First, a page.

From the twitterati to lonely late-night-radio listeners, reaching the vast and diverse number of Australians affected by child sexual abuse is the biggest challenge facing the royal commission in its early stages, according to its chief executive Janette Dines.
She said the commissioners were acutely aware that in hearing victims’ stories they were ”bearing witness on behalf of the nation”.
The biggest obstacle to fulfilling this duty was that such different sections of the community had to be engaged – from those late-night-radio listeners who could not be contacted any other way, to disabled people, remote indigenous communities and young Twitter followers, Ms Dines said.
”We are going to have to hire someone who works 24/7 on social media. I don’t think a lot of royal commission CEOs go on late-night radio or television or hold meet and greet sessions in regional centres with local groups who can amplify the message and plug the gaps.”
Considerable care was being taken to protect the mental health of commissioners, staff and witnesses. She said vicarious trauma was relatively little understood, and had been listed this year for the first time in the manual of psychological disorders.
Counsellors were proactively preparing commissioners and staff, debriefing them after sessions, and organising regular checks from mental health professionals.
Although the commissioners had been expecting to hear horrific stories, nothing could prepare people for the devastated lives of many victims of child sexual abuse, Ms Dines said. Many victims had never disclosed their abuse and came out of the meetings euphoric at being listened to and believed.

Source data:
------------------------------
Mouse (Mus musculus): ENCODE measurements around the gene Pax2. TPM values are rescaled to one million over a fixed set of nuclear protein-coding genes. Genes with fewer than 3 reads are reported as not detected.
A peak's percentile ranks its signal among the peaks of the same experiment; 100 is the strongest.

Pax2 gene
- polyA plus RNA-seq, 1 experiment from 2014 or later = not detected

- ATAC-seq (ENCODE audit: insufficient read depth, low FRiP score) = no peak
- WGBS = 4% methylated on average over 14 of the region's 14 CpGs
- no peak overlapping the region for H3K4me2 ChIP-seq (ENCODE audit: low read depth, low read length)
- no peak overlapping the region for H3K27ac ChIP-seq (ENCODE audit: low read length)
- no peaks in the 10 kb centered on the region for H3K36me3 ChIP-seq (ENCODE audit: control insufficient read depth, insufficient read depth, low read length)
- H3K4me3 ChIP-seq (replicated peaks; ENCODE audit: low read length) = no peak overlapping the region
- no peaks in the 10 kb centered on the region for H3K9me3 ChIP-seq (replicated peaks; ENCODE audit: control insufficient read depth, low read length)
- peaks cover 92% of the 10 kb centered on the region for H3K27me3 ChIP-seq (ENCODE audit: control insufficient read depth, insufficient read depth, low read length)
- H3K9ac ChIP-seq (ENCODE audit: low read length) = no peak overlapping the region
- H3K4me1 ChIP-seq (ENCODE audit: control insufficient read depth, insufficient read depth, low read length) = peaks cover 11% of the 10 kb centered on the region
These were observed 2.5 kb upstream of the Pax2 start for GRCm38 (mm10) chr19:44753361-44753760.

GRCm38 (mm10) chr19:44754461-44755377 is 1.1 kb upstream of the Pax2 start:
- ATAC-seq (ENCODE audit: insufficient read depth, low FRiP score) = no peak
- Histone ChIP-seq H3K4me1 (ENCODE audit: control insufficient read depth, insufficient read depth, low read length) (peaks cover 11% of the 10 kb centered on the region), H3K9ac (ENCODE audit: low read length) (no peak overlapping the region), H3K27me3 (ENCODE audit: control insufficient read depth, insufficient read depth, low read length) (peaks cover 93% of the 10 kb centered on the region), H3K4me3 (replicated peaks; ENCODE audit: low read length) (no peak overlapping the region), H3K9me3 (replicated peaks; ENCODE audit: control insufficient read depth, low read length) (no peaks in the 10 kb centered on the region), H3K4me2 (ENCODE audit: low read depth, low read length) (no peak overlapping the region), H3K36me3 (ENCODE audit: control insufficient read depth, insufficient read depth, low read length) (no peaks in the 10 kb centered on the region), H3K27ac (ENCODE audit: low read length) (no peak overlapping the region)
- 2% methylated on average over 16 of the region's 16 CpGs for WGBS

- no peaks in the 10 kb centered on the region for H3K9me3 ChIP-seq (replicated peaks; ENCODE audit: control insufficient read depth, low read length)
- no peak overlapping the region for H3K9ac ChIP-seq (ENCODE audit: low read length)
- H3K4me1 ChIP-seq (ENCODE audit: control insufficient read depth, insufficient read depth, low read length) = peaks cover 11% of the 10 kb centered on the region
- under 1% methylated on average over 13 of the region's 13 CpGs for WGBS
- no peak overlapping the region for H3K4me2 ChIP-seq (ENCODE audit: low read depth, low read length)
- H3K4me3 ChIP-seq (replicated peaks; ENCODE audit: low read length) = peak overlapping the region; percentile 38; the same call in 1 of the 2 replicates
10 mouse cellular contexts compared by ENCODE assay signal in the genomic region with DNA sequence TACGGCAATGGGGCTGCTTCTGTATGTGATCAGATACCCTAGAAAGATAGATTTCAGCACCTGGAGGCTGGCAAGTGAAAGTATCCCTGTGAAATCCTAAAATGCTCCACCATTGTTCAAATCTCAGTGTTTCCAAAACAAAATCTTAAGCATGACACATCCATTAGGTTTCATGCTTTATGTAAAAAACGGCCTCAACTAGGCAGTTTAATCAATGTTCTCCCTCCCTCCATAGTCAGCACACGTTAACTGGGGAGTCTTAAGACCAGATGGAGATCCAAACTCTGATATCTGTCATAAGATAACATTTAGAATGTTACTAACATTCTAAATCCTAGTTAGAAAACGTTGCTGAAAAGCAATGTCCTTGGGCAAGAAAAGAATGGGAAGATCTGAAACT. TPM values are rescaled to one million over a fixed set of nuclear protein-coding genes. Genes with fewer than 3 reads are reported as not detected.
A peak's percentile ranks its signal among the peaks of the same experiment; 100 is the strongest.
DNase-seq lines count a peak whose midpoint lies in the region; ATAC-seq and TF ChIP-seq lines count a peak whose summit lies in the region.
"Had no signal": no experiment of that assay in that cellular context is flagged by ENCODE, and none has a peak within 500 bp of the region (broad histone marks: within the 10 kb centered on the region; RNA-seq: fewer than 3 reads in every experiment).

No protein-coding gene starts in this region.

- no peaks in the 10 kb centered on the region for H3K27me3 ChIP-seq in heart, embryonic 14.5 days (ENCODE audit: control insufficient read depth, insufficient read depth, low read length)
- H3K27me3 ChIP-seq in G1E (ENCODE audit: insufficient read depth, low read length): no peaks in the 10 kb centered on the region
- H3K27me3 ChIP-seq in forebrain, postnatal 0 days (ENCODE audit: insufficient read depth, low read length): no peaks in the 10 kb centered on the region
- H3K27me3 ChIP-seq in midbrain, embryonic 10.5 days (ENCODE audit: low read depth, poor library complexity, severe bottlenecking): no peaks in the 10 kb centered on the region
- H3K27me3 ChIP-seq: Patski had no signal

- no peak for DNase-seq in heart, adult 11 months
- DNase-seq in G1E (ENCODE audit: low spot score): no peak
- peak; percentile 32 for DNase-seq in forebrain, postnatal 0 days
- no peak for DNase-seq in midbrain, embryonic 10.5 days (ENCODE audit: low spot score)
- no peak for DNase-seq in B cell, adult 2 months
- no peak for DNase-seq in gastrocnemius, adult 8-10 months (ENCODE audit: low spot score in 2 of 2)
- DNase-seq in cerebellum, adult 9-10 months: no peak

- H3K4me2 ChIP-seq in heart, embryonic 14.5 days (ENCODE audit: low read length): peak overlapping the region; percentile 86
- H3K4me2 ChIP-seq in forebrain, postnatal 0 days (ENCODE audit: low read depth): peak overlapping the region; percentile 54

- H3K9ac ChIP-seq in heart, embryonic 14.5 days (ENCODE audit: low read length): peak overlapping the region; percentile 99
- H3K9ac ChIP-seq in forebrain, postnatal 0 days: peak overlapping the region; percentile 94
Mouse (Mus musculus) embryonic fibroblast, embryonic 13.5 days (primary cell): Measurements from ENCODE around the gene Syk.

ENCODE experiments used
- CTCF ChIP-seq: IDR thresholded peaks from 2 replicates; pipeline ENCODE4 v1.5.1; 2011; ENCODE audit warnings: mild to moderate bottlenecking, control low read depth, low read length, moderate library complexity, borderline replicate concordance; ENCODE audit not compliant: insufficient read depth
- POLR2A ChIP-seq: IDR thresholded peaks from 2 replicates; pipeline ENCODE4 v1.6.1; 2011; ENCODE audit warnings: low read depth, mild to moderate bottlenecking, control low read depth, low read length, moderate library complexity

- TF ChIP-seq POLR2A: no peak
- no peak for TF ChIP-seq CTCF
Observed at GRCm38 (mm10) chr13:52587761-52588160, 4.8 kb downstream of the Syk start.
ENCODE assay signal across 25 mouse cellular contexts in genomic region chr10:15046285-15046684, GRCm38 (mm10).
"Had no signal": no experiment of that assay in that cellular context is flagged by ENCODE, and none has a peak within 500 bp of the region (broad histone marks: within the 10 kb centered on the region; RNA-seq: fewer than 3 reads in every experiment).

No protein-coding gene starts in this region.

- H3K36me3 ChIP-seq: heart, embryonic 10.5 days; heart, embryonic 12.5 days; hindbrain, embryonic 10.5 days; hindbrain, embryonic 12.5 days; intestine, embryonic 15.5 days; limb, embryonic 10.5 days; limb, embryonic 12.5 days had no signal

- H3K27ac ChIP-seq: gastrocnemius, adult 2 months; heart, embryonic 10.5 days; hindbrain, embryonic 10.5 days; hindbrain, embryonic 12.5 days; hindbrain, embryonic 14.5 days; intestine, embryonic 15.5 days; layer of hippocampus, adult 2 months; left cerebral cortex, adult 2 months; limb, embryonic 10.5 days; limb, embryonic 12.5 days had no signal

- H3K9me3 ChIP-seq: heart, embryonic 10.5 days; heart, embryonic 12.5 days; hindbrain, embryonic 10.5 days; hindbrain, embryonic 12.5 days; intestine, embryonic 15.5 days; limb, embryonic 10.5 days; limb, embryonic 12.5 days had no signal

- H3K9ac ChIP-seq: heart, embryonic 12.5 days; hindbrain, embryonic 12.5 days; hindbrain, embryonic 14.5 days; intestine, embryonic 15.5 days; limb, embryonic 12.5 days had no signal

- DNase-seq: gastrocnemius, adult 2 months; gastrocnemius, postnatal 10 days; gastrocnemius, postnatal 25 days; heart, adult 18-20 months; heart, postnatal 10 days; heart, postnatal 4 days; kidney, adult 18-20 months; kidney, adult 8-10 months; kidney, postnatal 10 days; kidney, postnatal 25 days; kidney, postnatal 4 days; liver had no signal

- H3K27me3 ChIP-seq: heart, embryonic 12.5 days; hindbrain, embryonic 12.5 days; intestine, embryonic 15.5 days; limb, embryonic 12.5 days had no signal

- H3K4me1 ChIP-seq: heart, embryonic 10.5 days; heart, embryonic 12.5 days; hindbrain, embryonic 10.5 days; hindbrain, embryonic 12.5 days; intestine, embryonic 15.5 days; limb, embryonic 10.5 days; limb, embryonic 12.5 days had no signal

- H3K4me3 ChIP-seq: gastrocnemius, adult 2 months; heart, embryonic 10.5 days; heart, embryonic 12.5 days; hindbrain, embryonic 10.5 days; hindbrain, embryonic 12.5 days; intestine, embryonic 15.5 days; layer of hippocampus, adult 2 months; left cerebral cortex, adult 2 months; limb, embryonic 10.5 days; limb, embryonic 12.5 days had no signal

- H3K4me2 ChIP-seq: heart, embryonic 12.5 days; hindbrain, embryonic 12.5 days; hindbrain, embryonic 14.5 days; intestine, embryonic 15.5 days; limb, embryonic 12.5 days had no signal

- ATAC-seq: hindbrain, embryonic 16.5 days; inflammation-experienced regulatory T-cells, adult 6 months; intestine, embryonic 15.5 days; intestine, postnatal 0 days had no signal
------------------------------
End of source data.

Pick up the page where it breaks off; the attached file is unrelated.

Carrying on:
So far, the commissioners have held more than 50 informal meetings, which do not count as evidence, in both Sydney and Brisbane. This week, it starts in Adelaide, followed by Perth, and is due to start private meetings in Melbourne towards the end of August. The first public hearings will be held in September.
The commission has identified 24 issues and cases it wants to examine. Its first discussion paper, issued on June 17, was about working with children checks. By the end – whenever that may be, with the commission expected to go well beyond its due date of December 31, 2015 – it will have heard from several thousand witnesses.
Ms Dines said already 5000 potential witnesses had contacted the commission.
”These are parallel processes, we are two commissions in one. The first is giving healing to people and hearing their stories, and the second is inquiring into the systematic issues.”
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The original release of this article first appeared on the website of Hangzhou Night Net.